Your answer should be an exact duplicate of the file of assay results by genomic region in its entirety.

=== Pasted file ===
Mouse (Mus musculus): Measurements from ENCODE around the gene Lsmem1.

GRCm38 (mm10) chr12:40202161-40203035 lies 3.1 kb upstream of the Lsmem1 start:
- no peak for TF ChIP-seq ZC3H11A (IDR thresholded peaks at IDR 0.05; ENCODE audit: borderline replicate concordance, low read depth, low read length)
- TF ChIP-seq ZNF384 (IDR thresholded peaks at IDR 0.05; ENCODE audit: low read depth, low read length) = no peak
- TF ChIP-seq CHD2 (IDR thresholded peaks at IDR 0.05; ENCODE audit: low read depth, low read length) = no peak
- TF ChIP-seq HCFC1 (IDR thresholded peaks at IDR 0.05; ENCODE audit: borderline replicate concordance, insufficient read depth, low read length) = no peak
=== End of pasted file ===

Mouse (Mus musculus): Measurements from ENCODE around the gene Lsmem1.

GRCm38 (mm10) chr12:40202161-40203035 lies 3.1 kb upstream of the Lsmem1 start:
- no peak for TF ChIP-seq ZC3H11A (IDR thresholded peaks at IDR 0.05; ENCODE audit: borderline replicate concordance, low read depth, low read length)
- TF ChIP-seq ZNF384 (IDR thresholded peaks at IDR 0.05; ENCODE audit: low read depth, low read length) = no peak
- TF ChIP-seq CHD2 (IDR thresholded peaks at IDR 0.05; ENCODE audit: low read depth, low read length) = no peak
- TF ChIP-seq HCFC1 (IDR thresholded peaks at IDR 0.05; ENCODE audit: borderline replicate concordance, insufficient read depth, low read length) = no peak